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Snow cones? ‘SNO PROBLEM!
Aug 13, 2014 | 659 views | 0 0 comments | 1 1 recommendations | email to a friend | print
photo by Kaci Oster.10 year old Mirage stands outside her sno-cone stand, Thursday August 7. Mirage and her mother run the stand located three miles outside of Three Rivers on Hwy 281 between Three Rivers and George West.
photo by Kaci Oster.10 year old Mirage stands outside her sno-cone stand, Thursday August 7. Mirage and her mother run the stand located three miles outside of Three Rivers on Hwy 281 between Three Rivers and George West.
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photo by Kaci Oster.The Mirage Snow Cone Paradise three miles south of Three Rivers on Hwy 281.
photo by Kaci Oster.The Mirage Snow Cone Paradise three miles south of Three Rivers on Hwy 281.
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Kaci Oster photo.The Tutti Fruitti snow cone at the Mirage in Three Rivers, Thursday, Aug. 7.
Kaci Oster photo.The Tutti Fruitti snow cone at the Mirage in Three Rivers, Thursday, Aug. 7.
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The Mirage snow cone stand — located along Highway 281 between Three Rivers and George West — is run by a 10-year-old George West student and her mother.

By Gabriella Oster

Special to The Progress

LIVE OAK COUNTY – A shy, 10-year-old George West entrepreneur and her mother are working diligently to help area residents beat the heat with innovative, refreshing snow cones.

This can, after all, almost be considered a public service on these roasting Live Oak County summer days.

Mirage Buriel, 10, who attends George West Elementary, is both the namesake and proprietor of the Mirage snow cone stand along Highway 281 — three miles outside of Three Rivers between TR and George West.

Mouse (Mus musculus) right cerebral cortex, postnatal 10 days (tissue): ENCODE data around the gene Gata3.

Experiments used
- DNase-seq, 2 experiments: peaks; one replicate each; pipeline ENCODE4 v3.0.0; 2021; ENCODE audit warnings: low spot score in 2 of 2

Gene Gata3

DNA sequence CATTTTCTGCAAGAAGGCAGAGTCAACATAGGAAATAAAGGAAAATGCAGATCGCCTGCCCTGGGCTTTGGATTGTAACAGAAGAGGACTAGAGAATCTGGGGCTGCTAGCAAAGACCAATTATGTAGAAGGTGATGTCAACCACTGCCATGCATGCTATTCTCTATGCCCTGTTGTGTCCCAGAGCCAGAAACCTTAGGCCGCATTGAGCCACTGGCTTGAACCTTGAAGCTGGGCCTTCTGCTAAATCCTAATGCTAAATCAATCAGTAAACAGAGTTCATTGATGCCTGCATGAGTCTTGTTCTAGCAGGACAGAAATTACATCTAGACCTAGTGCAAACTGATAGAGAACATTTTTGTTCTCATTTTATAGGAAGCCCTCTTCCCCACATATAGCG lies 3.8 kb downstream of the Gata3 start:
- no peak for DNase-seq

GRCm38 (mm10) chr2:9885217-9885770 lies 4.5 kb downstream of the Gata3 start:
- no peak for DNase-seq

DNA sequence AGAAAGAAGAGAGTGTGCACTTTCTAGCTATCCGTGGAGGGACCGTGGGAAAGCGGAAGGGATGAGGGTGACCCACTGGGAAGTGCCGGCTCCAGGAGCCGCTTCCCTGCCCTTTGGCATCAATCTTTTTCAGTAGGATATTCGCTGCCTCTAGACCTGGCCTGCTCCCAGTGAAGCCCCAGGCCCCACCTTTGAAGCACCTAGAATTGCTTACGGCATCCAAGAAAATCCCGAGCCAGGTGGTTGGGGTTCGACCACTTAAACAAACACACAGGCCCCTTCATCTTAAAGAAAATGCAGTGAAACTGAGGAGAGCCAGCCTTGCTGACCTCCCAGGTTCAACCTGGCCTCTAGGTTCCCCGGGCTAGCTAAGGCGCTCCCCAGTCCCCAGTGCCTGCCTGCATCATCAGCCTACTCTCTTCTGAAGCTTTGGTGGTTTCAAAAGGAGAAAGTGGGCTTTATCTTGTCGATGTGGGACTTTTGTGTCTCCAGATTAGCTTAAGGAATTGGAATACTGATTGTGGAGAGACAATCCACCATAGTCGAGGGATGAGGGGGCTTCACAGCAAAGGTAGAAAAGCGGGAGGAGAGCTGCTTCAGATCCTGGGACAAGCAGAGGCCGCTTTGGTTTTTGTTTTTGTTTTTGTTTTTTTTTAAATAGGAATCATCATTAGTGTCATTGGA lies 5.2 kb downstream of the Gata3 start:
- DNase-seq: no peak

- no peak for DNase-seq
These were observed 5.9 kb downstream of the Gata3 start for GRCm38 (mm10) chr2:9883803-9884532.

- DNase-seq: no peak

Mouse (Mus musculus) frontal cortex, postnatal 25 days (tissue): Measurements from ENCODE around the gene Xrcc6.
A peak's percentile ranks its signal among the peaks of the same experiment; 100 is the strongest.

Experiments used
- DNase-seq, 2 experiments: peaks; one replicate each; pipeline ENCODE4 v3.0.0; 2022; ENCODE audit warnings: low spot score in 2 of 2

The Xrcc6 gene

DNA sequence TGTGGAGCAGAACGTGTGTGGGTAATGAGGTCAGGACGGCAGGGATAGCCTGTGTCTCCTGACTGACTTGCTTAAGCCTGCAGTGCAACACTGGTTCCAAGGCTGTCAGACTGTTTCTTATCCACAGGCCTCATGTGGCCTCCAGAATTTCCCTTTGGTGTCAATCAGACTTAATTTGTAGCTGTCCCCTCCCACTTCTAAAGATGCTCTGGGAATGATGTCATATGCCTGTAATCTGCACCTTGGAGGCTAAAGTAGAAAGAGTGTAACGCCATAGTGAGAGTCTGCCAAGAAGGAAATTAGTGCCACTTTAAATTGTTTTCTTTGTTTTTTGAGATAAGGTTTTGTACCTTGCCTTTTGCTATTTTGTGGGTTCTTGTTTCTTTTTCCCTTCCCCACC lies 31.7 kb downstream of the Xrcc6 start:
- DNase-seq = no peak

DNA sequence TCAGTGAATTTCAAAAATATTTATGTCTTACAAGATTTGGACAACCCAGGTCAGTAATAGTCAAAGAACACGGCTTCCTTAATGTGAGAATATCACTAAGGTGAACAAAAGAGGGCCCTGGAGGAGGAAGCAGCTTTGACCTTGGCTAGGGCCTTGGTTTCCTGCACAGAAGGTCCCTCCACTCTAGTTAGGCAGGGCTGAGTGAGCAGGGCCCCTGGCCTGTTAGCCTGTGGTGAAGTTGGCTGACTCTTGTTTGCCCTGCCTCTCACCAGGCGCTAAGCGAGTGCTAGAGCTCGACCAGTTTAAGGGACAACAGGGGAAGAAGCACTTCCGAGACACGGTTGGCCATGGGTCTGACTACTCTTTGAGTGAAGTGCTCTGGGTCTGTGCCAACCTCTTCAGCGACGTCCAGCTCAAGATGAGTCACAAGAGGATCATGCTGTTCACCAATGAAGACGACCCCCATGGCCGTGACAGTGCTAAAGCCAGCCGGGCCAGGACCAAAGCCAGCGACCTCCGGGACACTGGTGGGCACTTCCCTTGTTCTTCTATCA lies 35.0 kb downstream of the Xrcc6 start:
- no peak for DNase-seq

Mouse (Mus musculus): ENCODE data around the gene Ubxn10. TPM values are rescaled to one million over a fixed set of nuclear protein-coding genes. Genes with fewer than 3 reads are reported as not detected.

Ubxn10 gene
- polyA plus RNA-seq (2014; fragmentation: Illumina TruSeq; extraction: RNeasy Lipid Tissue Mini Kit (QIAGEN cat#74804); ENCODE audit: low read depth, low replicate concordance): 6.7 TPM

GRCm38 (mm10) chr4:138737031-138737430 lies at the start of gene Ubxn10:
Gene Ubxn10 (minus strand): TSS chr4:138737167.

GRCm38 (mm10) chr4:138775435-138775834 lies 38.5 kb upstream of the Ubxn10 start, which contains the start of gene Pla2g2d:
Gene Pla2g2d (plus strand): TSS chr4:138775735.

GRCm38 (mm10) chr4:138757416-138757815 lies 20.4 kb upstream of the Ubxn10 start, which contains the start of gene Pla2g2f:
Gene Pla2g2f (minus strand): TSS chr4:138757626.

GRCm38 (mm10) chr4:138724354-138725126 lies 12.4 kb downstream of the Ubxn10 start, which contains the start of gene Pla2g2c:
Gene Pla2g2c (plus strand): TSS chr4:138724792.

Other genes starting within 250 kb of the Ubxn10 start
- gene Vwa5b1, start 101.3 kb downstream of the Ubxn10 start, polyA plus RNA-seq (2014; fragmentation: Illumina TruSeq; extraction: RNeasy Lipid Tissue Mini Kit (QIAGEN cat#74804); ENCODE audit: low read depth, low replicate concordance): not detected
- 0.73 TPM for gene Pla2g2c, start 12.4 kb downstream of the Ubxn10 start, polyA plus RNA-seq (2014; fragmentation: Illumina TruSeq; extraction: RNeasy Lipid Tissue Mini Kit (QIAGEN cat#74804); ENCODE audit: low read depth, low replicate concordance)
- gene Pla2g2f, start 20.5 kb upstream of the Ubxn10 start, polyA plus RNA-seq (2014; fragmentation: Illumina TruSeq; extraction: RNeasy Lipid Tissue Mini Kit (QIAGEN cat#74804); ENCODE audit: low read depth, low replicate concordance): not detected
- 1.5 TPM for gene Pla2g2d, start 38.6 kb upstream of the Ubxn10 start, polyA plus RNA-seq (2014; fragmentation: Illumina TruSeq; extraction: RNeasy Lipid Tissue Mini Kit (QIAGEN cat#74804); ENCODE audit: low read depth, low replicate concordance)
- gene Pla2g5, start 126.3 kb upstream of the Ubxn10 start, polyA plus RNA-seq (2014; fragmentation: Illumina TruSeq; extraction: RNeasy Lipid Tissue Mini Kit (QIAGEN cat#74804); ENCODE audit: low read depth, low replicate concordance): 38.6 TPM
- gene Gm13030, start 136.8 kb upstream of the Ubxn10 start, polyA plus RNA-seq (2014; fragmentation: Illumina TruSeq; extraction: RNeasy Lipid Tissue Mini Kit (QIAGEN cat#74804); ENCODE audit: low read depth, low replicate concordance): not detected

Snow cones, served throughout North America in paper cones or foam cups, consist of ice shavings topped with flavored syrup. There are a lot of these kinds of flavors at this stand for everyone — whether customers want to simply hydrate or enjoy a treat while also losing weight.

The Mirage stand originally opened last year, but was closed for winter. It opened again this year with some new recipes.

Mirage’s mother, Brenda Buriel (of “Brenda’s Nursery”), said she started the snow cone stand to teach her 10-year-old responsibility — and also to come out of her little shell.

“I started the stand to get her out of being so shy,” Brenda Buriel said.

Snow cones are an ideal way to teach Mirage this kind of responsibility. After all, it’s hot outside, and everyone knows it.

Mirage’s treats are relatively inexpensive, ranging between $1.50 to $4, depending if you want regular snow cones or natural fruit smoothies.

Mirage, incidentally, was far too shy to give an extensive interview about her business, which is open daytime hours Wednesday through Saturday. So, her mother related most of her business information.

Mirage Buriel is a shy one. She keeps helping her mom in the kitchen, or she goes outside to play with her dog.

But her mother believes the experience will be good for her daughter, who helps brainstorm many of the stand’s unique recipes.

“We have a lot of family in the Valley who bring the fruit and vegetables,” Brenda Buriel explained.

These ingredients help provide an alternative to regularly-flavored snow cones — for unique treats such as Cucumber delight, which comes with lots of cucumbers, ice, salt and lemon.

There’s also “Pick ‘A’ Dilly” — made with pickles, pickle juice, ice, and Kool-Aid.

Additionally, there is the chamoyada and the mangoyada, both of which are made with different fruits and chili powder.

And the varieties go on and on.

“Also, if customers want additional ingredients we will be happy to add them,” Brenda Buriel said.

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